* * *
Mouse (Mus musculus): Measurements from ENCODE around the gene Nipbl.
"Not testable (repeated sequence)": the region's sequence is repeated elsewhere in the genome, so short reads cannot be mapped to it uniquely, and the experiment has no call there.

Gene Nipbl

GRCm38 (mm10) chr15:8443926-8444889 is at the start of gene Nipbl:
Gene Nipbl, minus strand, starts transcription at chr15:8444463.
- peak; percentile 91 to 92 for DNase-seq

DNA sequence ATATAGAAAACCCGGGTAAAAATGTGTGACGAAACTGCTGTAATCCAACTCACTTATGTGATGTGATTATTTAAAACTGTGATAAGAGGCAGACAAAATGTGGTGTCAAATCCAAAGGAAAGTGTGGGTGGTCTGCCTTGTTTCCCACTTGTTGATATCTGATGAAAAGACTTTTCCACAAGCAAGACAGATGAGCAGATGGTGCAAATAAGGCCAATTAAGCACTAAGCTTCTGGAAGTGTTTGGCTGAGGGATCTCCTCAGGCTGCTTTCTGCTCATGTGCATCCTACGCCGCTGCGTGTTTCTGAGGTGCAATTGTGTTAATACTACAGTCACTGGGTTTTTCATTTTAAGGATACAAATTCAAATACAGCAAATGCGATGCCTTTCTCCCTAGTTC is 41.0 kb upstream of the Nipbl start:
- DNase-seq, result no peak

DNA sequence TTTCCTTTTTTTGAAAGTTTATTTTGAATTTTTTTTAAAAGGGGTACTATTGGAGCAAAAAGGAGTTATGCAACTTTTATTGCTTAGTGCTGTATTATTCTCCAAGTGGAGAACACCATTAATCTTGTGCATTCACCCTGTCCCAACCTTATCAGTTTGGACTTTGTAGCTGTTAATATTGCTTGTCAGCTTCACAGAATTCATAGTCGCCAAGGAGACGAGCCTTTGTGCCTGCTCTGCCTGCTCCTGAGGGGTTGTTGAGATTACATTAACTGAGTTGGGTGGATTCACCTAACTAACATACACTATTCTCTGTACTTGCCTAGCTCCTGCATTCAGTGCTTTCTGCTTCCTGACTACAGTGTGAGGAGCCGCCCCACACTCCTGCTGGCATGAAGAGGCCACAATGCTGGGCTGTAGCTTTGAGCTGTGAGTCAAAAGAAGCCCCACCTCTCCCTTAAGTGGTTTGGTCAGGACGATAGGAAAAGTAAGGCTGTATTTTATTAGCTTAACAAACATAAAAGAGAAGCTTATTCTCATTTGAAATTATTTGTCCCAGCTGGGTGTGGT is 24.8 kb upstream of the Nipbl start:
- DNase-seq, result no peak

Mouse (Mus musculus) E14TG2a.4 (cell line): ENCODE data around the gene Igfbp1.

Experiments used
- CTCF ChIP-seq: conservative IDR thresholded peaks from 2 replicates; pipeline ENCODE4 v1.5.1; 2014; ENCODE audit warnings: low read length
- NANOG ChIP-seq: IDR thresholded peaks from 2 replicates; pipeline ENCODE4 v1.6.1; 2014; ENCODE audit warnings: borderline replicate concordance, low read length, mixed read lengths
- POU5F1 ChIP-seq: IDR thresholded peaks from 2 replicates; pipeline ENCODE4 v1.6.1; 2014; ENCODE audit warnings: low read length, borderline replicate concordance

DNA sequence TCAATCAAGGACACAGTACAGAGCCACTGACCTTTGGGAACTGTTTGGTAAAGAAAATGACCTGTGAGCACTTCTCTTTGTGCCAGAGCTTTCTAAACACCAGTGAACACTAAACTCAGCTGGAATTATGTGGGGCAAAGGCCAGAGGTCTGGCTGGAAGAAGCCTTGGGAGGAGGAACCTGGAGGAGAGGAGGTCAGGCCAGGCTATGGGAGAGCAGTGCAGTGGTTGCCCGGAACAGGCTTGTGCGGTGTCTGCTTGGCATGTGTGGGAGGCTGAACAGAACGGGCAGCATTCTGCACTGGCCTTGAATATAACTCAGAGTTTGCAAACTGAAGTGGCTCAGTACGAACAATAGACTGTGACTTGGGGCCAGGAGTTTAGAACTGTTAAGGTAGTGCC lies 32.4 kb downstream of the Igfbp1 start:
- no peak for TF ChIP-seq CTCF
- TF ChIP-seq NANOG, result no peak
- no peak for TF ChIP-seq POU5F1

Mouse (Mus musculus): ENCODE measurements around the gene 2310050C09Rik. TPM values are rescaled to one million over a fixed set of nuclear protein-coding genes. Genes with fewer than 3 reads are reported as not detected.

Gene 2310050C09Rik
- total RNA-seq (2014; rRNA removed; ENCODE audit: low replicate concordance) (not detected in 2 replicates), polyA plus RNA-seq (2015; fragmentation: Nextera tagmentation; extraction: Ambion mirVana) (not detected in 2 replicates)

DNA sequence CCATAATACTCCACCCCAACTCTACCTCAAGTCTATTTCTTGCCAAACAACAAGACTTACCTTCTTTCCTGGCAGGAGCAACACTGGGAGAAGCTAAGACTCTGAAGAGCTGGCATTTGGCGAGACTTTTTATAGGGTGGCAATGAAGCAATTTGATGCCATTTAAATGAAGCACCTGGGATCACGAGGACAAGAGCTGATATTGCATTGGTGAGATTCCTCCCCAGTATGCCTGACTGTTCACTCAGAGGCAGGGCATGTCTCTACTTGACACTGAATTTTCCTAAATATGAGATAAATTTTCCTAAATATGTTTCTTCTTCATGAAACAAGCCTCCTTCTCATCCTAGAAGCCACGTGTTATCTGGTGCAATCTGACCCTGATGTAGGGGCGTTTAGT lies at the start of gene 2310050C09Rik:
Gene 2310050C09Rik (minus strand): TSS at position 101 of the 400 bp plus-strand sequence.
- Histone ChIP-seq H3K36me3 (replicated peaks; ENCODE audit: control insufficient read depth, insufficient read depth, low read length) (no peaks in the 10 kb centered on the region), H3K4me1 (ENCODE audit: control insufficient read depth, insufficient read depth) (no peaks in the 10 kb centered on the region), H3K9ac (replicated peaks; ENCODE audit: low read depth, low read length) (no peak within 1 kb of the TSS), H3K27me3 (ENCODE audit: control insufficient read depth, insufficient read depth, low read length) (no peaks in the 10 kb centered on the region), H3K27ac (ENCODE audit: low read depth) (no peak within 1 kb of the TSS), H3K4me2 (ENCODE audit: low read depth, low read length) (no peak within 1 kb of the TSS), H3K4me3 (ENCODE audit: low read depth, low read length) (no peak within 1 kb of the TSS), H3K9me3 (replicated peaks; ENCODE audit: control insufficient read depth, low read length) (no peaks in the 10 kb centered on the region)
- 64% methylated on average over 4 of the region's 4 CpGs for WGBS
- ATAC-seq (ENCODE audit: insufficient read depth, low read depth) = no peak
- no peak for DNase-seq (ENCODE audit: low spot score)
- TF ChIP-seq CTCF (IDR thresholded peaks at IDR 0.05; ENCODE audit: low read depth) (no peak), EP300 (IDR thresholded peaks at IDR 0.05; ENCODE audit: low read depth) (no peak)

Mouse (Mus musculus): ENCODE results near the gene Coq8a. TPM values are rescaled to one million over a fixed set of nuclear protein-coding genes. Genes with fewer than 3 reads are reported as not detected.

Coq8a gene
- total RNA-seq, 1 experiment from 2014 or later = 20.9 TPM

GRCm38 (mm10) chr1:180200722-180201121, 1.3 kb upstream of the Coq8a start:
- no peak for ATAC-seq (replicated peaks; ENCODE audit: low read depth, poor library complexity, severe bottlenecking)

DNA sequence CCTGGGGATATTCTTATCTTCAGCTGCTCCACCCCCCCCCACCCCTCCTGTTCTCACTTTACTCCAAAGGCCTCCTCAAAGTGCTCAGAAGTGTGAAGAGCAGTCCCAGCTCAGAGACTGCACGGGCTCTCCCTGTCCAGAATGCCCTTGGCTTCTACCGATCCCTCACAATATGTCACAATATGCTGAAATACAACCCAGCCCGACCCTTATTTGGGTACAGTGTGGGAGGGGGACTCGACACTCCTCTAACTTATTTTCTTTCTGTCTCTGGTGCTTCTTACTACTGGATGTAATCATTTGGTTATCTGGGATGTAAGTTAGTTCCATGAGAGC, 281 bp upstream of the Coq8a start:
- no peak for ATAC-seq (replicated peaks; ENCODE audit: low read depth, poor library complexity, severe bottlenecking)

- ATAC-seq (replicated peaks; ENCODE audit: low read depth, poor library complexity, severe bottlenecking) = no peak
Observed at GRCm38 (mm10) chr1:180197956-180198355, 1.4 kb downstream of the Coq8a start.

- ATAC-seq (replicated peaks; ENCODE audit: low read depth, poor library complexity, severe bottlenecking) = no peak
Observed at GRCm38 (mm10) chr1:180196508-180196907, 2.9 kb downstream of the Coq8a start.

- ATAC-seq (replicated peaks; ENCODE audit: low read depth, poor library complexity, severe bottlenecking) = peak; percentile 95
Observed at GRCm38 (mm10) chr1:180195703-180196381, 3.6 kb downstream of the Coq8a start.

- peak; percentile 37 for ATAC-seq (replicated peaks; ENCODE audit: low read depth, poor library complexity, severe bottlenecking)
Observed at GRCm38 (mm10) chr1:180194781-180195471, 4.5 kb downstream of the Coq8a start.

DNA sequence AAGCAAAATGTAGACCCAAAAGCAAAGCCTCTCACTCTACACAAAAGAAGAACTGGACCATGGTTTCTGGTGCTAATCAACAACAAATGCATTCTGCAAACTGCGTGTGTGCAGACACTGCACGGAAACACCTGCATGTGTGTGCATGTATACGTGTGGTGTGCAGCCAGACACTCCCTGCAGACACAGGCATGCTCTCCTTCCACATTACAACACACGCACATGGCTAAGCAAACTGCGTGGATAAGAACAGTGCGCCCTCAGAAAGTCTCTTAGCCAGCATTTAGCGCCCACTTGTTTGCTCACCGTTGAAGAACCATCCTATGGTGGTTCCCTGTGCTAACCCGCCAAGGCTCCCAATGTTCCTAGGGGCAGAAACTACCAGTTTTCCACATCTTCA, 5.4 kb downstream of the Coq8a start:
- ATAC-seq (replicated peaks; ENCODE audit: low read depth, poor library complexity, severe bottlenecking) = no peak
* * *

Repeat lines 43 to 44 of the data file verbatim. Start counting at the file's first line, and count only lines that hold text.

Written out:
- peak; percentile 37 for ATAC-seq (replicated peaks; ENCODE audit: low read depth, poor library complexity, severe bottlenecking)
Observed at GRCm38 (mm10) chr1:180194781-180195471, 4.5 kb downstream of the Coq8a start.